Standing with the Water Protectors at Standing Rock

I’d like to make it clear that this is a personal account of my experience at the Standing Rock main camp. I’m not a reporter, nor am I associated with any press. I believe in the sharing of stories, and value truth above all else. I’ve found so much of the reporting on Standing Rock to be unfair and untrue, so I’m writing the truth of my experience as a show of my support to the movement and the brave water protectors who are fighting to protect our water, and our Mother Earth.

The Coming together of Nations

A few weekends ago I had the opportunity to visit the camp at Standing Rock. In the two days that I spent at camp I found that there are so many different layers to this movement worth sharing through writing.

What I found to be the most interesting and the most inspiring about the camp at Standing Rock was the coming together of nations, and of people from across the country, and like me, from Canada as well. I heard at camp, and have since read articles saying that this coming together of nations is unprecedented and historic, the first time in history that so many tribes have united together with one common goal, to protect the water for generations to come.


Standing Rock has not received much mainstream media attention until more recently, but the camp was established some 8 months ago. Unfortunately, but not surprisingly, the media coverage it had received was biased in favor of big oil and the corporate machine. This is one instance where we can be thankful for social media, which has been largely responsible for getting real stories out of the camp. Its not an easy task, I mean this is the U.S. military machine we’re talking about here. They’ve blocked airspace, and as we saw with the Facebook protest a few weeks back, they are monitoring and tracking people through social media. To get a good signal, you can find a hilltop at camp aptly named “Facebook Hill”…wonder how the execs at FB would feel about their “involvement” in this movement??

When you first enter the main camp the dirt road is lined with the flags of many nations. Anyone who visits the camp is welcome to mount a flag as a show of solidarity and support from their community.

This movement is not just a First Nations issue. Its not just about ancient burial grounds or treaty rights. And when I say that the last thing I mean is any disrespect, but what I’ve found is that mainstream society, affluent, middle class, predominantly white society, tend to relegate this major issue and movement to just that, ‘its a native issue so its not our problem’ and other more racist and dividing narratives. What is so important, and inspiring about this movement is the bravery with which First Nations, and those who have joined them, are fighting for the environment, and that is an issue which effects us all. So my hope is that people would come to see this as an environmental movement and have respect for the fact that it is in fact treaty rights which allow First Nations to fight to protect our water and Mother Earth in the first place.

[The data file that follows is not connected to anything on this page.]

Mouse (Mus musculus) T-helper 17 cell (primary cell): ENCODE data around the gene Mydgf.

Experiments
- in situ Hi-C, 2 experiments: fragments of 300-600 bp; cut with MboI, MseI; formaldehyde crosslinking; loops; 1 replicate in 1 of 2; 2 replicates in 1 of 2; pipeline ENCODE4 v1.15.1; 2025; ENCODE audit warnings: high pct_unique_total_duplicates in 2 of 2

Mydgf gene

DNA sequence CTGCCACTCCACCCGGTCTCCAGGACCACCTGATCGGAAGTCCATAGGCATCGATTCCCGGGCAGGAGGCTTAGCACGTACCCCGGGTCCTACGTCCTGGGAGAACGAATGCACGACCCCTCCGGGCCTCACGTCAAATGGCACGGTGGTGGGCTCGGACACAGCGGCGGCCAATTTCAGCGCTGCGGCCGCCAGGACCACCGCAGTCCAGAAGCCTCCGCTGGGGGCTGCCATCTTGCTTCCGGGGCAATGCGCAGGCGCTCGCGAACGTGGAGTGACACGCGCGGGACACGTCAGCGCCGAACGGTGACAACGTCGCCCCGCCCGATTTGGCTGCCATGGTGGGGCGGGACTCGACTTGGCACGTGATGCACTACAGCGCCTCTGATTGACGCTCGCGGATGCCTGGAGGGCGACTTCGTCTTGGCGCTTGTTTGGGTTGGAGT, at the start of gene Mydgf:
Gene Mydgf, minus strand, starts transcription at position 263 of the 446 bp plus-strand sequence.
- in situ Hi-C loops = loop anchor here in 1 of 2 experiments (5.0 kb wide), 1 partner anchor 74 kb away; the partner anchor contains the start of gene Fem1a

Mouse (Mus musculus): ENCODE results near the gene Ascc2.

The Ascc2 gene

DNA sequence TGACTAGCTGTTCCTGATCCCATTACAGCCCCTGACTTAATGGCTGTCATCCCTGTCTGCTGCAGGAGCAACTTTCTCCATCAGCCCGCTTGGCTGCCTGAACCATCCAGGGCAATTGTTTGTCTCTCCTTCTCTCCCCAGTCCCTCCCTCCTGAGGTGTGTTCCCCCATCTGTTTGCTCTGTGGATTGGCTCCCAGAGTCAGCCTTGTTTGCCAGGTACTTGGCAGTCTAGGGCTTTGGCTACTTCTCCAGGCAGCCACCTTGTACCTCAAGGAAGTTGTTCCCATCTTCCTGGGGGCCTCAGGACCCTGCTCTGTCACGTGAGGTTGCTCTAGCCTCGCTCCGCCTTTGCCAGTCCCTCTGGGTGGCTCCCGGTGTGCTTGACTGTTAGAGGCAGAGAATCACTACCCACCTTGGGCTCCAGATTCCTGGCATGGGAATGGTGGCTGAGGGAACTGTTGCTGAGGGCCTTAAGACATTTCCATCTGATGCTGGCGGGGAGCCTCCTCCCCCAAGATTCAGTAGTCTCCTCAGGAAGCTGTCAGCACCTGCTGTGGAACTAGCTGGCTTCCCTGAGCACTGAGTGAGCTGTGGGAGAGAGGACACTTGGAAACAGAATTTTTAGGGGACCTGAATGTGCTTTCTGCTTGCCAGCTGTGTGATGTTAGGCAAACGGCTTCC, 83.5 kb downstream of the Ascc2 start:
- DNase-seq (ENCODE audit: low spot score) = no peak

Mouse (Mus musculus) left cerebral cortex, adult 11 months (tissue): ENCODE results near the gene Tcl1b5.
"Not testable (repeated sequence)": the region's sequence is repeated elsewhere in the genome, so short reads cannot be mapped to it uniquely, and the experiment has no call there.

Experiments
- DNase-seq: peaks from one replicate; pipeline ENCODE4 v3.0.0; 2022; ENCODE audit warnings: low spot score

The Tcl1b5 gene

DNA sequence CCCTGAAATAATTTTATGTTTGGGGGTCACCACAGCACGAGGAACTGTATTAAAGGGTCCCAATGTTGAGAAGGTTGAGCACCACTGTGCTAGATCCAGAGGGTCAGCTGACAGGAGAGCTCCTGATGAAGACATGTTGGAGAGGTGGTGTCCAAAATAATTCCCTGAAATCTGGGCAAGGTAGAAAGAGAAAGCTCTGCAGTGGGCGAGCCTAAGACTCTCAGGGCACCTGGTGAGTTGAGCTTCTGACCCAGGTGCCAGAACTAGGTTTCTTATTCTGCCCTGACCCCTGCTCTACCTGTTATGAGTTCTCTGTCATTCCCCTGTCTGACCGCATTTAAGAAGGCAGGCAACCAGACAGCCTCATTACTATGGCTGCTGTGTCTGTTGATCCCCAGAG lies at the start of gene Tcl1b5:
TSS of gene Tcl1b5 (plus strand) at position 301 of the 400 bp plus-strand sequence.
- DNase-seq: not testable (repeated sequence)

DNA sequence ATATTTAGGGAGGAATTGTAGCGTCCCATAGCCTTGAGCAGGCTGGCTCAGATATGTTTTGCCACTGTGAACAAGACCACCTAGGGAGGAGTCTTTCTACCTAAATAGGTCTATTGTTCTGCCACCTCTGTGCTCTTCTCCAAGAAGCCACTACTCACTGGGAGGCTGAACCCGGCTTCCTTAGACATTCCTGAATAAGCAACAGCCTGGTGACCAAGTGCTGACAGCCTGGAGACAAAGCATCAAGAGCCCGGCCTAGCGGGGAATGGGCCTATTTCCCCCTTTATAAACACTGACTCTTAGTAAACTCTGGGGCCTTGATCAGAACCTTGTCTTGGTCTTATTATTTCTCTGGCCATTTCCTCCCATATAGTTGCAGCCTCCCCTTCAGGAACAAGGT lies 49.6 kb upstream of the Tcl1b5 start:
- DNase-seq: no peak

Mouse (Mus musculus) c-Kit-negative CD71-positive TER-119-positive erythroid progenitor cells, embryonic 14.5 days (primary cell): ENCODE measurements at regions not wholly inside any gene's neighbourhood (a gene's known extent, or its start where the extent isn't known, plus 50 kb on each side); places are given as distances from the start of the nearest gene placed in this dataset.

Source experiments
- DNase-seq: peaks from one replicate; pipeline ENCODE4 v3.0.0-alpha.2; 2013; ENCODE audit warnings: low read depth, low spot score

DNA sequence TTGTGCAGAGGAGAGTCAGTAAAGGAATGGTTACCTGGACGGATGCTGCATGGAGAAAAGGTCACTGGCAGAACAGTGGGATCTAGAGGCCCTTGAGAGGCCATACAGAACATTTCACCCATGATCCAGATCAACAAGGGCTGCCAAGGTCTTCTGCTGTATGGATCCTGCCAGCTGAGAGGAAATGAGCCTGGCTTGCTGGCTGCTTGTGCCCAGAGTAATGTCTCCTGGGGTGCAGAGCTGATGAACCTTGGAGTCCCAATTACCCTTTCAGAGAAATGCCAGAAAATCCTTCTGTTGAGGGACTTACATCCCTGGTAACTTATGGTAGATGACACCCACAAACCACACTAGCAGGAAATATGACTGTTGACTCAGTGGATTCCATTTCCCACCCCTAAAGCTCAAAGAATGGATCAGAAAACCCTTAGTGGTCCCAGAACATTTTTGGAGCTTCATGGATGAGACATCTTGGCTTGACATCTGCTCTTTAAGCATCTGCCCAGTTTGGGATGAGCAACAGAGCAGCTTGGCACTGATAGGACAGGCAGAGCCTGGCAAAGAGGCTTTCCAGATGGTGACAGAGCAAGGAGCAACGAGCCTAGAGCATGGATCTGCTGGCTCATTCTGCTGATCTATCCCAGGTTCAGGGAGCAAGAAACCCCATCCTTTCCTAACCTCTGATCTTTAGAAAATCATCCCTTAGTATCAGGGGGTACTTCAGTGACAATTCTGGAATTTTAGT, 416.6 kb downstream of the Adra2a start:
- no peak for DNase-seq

At camp you will find innovative ideas, engineers and environmentalists from all over sharing ideas and designs, and most importantly knowledge as many believe this movement to be a platform for change on a larger scale. They talk about renewable energy, sustainable energy, and the hope that this is our chance to leave an oil based economy in the past.

Day to day life at camp was a quiet bustle of building as the water protectors were preparing for winter. Construction is a major part of this process and you could hear power tools through out the camp everyday as people were racing against time, not knowing when exactly to expect the first snowfall. But when we visited, the harsh winds of the open plains were already freezing. This was the weekend that the water protectors were fired upon with water cannons, rubber bullets, and percussion grenades.

I was blown away at the innovative ideas people had for “winterizing” their camps, using wood burning furnaces for example, the designs that had been thought up, and even the small homes that have been donated, or constructed on site. Everyday as construction carried on throughout the main camp, people would visit each other offering help and sharing ideas, tools and supplies.

With all of the misinformation, and false and biased reporting on the part of the mainstream media, I found that what is most important is the sharing of stories within the camp, and of getting those stories out. Water protectors are continuously being referred to as protesters, and while that is arguably a fair term, its also a term that carries a negative connotation within mainstream society and media. It’s like people have forgotten that the cornerstone of democracy is the right to protest and to hold governments accountable to us, the people. Without this we live in tyranny and dictatorship. So it frustrates me to no end how Standing Rock is being reported in the mainstream media.

The camp is calm and quiet, and life is slow while at the same time busy. There is a true sense of community, with everyone contributing and no shortage of work, from sorting through clothing donations, to doing dishes in the mess halls, to construction. There is a constant sharing of knowledge and ideas, and personal stories. There is the opportunity to learn about the deep rooted traditions and culture of the brave people of the many First Nations who have spearheaded this movement from the beginning in the name of the most sacred Mother Earth. If only we could all have the same love and respect for this Earth which gives and sustains life.


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